The term recoverable waste energy means electrical, thermal, or mechanical energy that—

(A)

may be recovered or generated through modification of an existing facility or addition of a new facility; and

(B)

if not for that recovery, would be wasted.

(9)

Secretary

The term Secretary means the Secretary of Energy.

4.

Thermal Energy Efficiency Fund

(a)

Establishment

There is established in the Treasury a fund to be known as the Thermal Energy Efficiency Fund.

(b)

Allocation

If a program for the regulation of greenhouse gas emissions is established by Federal law (including regulations) for any of calendar years 2012 through 2050 and emission allowances are allocated under the program, the Administrator shall allocate to the Fund 2 percent of the quantity of emission allowances established for the calendar year.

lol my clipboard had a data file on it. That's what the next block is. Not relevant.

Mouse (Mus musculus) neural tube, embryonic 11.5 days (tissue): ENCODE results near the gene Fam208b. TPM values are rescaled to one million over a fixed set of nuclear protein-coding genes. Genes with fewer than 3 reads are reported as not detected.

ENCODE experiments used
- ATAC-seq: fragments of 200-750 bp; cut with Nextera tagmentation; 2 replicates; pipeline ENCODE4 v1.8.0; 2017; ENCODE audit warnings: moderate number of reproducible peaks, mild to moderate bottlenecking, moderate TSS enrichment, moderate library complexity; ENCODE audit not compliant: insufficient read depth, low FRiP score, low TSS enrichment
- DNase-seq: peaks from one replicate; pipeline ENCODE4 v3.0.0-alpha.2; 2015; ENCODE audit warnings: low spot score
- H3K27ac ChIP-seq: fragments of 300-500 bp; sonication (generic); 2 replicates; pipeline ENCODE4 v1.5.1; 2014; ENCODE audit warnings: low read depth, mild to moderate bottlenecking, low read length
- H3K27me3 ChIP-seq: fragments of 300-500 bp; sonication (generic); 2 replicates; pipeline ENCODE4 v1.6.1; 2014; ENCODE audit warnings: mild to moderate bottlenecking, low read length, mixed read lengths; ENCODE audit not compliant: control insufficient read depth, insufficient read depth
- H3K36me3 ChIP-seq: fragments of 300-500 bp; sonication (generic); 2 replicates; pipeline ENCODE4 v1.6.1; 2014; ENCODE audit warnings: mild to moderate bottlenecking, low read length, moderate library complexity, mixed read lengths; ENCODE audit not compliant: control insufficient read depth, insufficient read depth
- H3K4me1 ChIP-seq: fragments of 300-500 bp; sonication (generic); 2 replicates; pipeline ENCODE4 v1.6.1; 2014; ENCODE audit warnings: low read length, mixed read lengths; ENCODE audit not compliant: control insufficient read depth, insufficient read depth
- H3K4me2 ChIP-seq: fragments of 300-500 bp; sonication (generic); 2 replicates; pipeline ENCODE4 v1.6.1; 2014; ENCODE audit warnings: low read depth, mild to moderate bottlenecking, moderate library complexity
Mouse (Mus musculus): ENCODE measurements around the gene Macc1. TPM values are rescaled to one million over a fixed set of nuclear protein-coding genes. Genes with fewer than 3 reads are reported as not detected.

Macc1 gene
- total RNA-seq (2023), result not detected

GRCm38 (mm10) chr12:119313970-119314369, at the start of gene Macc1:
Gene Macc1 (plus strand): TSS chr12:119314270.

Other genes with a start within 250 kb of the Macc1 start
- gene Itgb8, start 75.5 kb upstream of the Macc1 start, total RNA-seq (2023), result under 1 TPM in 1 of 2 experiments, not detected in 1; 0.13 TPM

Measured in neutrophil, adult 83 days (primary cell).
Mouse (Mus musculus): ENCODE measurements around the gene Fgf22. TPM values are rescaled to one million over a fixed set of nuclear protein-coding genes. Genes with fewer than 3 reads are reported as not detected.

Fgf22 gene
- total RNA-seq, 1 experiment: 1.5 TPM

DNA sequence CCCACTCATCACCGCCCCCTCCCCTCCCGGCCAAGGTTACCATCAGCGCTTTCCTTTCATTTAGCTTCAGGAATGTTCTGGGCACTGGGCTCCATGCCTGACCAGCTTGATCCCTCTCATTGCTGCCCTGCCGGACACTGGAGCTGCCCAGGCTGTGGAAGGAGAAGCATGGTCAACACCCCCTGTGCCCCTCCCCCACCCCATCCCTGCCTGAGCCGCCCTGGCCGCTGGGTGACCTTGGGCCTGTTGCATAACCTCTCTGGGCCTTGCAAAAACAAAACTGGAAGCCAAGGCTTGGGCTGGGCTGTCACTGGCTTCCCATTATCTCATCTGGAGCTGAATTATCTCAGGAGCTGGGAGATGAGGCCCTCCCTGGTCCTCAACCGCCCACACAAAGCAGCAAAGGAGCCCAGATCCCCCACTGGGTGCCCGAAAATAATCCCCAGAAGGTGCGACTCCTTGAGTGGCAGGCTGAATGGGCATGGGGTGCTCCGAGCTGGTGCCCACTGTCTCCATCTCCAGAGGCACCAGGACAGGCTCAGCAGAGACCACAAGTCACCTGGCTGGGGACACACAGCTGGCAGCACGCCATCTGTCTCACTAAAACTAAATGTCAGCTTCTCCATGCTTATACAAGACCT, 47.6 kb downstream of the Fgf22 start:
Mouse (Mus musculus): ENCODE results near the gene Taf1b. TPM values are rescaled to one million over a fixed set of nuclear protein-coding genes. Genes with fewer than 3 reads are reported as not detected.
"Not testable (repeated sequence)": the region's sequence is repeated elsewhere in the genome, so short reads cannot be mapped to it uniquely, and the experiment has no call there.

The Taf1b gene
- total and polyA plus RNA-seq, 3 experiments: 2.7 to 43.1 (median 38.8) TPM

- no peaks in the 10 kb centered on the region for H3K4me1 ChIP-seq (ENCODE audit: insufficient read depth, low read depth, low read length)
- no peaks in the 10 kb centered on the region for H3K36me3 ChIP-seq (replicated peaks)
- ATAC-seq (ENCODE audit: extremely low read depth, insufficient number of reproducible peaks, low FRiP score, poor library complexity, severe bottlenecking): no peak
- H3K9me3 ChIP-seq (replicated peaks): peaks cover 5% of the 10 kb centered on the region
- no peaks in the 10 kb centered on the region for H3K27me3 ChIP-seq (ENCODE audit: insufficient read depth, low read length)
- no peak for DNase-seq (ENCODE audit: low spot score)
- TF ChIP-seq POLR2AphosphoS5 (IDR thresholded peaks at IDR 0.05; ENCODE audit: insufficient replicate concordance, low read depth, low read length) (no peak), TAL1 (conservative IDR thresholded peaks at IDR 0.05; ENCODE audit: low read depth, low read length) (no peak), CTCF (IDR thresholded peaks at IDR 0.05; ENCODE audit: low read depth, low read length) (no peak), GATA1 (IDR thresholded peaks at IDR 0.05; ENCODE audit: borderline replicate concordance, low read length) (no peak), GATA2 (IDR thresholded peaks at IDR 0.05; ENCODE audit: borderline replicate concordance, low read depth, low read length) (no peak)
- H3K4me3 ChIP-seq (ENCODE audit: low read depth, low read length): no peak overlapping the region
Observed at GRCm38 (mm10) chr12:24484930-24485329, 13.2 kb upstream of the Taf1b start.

(c)

Auctioning

The Administrator shall auction all of the emission allowances allocated to the Fund for a calendar year under subsection (b).

(d)

Deposits

The Administrator shall deposit all proceeds of auctions conducted pursuant to subsection (c), immediately on receipt of those proceeds, in the Fund.

5.

Grants for qualifying projects

(a)

In general

For each calendar year during which a program described in section 4(b) is in effect, the Secretary shall use amounts in the Fund, without further appropriation, to make competitive grants to eligible entities to carry out qualifying projects in accordance with this section, as determined by the Secretary.

(b)

Use allocation

Of the amount of grants that are made available for each of calendar years 2012 through 2050 under this section, the Secretary shall use—

(1)